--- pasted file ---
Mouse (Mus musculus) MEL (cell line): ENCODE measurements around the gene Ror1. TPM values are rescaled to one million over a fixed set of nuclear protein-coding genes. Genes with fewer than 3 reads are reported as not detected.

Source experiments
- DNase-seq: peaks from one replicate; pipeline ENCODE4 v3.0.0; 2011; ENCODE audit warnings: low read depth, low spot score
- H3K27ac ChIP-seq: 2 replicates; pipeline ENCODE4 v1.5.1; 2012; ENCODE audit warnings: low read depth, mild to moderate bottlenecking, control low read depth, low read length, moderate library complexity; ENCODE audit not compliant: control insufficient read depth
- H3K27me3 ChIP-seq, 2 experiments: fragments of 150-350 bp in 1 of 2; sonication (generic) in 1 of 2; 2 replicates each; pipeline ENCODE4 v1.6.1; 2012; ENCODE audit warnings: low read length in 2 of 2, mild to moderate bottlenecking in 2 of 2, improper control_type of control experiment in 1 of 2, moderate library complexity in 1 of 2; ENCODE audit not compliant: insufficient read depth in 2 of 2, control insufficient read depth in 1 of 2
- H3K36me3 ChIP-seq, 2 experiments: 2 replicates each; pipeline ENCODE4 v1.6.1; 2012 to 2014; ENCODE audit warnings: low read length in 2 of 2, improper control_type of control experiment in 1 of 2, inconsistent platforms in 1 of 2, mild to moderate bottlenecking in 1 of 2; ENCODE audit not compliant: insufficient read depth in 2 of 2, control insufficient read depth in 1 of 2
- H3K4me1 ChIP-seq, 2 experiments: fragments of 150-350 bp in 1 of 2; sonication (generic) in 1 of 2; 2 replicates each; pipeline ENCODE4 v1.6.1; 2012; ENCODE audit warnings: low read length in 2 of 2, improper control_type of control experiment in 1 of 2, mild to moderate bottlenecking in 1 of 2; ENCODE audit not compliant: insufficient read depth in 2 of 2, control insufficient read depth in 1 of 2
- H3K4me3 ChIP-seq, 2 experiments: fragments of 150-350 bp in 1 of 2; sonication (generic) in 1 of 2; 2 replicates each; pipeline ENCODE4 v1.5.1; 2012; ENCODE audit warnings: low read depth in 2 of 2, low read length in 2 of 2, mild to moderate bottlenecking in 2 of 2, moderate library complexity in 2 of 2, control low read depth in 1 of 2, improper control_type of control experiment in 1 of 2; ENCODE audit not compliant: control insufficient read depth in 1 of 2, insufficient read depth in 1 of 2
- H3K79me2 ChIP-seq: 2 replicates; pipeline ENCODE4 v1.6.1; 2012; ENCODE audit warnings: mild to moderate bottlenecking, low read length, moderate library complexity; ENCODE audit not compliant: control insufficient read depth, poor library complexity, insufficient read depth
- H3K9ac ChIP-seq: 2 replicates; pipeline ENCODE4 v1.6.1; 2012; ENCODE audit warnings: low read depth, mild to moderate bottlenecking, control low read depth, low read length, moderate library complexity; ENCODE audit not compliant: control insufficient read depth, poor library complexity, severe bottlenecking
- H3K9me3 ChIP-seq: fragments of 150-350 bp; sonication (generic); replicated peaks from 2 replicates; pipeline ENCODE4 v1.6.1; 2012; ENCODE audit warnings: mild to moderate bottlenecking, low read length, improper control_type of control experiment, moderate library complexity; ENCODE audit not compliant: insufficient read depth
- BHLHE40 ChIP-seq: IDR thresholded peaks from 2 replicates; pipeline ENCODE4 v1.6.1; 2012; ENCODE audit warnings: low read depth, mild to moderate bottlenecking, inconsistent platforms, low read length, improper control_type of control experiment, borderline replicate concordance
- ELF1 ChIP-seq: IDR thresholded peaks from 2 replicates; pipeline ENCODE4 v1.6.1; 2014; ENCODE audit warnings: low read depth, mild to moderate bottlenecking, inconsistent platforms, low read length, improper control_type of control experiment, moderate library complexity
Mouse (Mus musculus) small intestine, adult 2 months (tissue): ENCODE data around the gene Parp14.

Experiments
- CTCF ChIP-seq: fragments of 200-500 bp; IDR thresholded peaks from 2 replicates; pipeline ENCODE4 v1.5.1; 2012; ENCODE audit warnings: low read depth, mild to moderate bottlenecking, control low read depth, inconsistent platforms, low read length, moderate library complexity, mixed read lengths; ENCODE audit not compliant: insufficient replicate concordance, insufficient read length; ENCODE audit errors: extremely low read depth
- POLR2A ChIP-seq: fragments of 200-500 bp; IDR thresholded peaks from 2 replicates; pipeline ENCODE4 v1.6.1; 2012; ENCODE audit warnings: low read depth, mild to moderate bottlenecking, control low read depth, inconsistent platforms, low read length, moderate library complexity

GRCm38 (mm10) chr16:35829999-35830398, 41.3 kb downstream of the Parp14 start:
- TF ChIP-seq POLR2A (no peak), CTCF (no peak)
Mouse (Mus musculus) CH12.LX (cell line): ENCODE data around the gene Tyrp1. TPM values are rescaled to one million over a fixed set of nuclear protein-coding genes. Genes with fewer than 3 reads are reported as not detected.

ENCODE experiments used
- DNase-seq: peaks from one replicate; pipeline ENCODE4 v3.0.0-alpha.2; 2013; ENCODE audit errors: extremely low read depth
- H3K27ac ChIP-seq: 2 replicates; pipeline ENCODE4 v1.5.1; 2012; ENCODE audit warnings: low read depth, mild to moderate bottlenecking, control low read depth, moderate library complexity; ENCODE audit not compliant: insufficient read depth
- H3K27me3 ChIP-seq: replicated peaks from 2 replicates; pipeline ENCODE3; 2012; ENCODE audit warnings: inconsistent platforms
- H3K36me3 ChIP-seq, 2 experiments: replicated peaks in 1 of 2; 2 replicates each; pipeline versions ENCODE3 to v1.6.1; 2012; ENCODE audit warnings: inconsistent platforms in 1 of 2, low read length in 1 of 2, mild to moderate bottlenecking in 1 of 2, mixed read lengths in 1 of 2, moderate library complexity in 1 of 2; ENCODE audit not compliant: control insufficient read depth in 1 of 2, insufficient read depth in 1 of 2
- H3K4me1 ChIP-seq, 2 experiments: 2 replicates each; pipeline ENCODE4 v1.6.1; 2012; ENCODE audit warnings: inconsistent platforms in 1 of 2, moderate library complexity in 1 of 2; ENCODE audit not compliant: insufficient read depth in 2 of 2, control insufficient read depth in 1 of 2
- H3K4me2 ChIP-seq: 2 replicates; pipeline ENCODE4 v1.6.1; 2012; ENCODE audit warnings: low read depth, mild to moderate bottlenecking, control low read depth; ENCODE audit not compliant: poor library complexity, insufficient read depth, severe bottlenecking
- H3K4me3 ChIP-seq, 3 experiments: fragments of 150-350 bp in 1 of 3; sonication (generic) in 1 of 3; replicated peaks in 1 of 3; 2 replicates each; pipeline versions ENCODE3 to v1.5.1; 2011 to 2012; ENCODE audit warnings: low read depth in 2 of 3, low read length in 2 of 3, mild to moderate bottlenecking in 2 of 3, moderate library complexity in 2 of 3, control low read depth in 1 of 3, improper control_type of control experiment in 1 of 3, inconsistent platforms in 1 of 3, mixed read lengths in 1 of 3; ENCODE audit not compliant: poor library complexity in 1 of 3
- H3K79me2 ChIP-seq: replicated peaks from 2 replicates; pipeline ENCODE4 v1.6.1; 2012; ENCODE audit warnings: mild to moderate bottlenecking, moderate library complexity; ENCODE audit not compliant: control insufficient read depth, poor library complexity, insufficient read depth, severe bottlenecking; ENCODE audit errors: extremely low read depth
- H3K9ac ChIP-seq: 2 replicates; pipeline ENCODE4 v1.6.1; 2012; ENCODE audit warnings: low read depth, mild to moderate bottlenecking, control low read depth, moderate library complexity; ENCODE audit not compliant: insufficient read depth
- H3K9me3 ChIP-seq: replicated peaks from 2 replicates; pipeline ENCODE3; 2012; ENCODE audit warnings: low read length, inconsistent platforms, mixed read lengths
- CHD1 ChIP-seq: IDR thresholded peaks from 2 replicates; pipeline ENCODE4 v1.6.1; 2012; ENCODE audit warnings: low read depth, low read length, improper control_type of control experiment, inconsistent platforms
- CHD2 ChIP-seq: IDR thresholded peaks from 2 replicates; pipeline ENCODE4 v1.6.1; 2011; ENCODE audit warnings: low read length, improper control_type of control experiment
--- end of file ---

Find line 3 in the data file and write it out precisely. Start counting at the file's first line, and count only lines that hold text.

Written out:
- DNase-seq: peaks from one replicate; pipeline ENCODE4 v3.0.0; 2011; ENCODE audit warnings: low read depth, low spot score